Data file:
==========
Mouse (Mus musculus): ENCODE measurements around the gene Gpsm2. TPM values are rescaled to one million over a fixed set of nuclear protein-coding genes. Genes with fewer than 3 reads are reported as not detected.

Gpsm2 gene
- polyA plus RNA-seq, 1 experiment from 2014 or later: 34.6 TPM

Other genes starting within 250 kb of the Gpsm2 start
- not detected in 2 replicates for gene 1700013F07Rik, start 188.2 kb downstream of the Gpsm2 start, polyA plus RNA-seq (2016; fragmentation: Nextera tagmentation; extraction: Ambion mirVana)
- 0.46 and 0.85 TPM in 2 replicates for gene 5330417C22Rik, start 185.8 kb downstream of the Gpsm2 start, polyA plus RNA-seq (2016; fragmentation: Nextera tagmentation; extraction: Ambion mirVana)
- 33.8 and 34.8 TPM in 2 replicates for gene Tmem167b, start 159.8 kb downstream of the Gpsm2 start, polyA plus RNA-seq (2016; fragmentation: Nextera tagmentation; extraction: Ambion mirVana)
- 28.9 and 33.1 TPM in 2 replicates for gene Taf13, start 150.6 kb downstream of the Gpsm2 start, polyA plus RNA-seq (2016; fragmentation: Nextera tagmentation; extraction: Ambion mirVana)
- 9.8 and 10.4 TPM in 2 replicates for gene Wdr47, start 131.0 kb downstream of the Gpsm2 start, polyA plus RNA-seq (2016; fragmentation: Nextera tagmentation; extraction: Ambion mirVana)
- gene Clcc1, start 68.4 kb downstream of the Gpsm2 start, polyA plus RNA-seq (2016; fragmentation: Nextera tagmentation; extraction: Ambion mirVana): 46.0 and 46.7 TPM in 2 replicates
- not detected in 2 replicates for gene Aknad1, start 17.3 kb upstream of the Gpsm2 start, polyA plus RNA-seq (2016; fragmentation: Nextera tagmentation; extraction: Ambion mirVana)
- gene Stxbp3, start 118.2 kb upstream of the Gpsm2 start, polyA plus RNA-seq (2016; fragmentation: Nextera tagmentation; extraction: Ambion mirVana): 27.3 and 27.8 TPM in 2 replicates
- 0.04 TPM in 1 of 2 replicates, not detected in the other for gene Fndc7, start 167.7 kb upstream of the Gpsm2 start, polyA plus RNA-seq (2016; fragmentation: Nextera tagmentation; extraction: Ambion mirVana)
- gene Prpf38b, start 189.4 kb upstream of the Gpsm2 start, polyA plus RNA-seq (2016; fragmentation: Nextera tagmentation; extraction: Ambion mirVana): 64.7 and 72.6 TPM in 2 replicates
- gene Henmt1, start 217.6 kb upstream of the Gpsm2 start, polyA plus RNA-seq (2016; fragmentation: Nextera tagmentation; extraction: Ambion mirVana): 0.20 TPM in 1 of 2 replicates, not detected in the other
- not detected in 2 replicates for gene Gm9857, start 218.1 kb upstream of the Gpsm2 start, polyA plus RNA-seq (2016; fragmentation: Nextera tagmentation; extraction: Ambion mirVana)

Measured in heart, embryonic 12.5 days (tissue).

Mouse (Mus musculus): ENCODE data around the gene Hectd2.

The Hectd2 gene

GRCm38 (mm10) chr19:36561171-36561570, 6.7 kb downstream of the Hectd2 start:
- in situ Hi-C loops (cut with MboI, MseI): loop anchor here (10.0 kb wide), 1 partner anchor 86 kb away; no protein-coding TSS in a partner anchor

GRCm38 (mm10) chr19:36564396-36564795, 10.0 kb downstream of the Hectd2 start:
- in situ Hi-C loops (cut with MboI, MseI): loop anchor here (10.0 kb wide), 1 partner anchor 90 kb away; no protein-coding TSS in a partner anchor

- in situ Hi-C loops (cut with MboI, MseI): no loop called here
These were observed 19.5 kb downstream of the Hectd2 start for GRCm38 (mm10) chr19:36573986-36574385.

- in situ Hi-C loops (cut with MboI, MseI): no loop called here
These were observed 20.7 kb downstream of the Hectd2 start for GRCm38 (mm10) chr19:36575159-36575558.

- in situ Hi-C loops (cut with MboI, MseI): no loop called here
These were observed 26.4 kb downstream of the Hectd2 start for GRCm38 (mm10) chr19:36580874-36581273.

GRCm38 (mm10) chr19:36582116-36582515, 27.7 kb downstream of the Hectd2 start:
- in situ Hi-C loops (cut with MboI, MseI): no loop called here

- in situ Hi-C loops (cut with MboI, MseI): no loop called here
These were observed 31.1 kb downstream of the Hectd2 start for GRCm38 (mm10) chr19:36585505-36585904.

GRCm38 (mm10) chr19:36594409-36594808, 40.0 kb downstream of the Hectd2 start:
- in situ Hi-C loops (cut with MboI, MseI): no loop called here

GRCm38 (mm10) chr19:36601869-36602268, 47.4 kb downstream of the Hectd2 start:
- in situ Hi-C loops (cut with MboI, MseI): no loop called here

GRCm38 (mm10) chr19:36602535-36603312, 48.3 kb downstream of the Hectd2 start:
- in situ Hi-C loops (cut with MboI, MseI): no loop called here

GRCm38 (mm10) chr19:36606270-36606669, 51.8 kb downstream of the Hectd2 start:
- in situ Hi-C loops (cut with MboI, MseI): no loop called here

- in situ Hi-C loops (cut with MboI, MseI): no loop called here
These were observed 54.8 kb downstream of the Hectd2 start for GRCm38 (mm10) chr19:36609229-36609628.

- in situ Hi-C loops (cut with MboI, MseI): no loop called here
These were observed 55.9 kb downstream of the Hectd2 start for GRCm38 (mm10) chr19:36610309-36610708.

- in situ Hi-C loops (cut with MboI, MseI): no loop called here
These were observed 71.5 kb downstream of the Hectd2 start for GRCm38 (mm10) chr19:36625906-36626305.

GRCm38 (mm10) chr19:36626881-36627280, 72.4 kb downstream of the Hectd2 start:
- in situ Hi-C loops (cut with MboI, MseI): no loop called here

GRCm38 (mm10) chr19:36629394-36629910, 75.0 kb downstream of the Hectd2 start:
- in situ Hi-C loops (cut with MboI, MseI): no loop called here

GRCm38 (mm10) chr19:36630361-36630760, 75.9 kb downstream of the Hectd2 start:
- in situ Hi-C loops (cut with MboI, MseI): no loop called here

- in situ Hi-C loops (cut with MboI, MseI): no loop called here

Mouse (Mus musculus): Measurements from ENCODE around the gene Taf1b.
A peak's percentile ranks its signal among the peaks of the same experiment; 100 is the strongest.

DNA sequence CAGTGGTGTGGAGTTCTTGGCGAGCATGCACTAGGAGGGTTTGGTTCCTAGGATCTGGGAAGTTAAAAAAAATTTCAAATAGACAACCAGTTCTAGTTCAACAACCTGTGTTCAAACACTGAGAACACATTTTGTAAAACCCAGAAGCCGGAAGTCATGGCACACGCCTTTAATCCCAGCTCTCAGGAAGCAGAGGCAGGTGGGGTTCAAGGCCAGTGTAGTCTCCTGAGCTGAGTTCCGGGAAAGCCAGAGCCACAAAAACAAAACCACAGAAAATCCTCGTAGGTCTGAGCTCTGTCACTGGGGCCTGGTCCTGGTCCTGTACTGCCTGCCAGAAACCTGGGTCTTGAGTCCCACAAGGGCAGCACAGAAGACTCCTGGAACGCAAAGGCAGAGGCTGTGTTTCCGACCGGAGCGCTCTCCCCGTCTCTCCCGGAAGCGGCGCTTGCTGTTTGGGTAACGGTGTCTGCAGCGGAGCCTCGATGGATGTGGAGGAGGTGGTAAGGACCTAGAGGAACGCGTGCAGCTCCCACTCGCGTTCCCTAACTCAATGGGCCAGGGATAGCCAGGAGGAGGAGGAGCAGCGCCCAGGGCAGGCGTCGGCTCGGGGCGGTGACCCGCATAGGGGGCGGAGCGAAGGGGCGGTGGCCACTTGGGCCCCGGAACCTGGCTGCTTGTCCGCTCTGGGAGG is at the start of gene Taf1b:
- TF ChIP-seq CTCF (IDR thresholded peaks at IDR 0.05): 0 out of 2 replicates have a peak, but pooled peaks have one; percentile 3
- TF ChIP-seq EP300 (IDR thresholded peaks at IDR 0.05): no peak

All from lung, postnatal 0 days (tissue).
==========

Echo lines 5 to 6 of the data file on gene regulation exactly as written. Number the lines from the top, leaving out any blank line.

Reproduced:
- not detected in 2 replicates for gene 1700013F07Rik, start 188.2 kb downstream of the Gpsm2 start, polyA plus RNA-seq (2016; fragmentation: Nextera tagmentation; extraction: Ambion mirVana)
- 0.46 and 0.85 TPM in 2 replicates for gene 5330417C22Rik, start 185.8 kb downstream of the Gpsm2 start, polyA plus RNA-seq (2016; fragmentation: Nextera tagmentation; extraction: Ambion mirVana)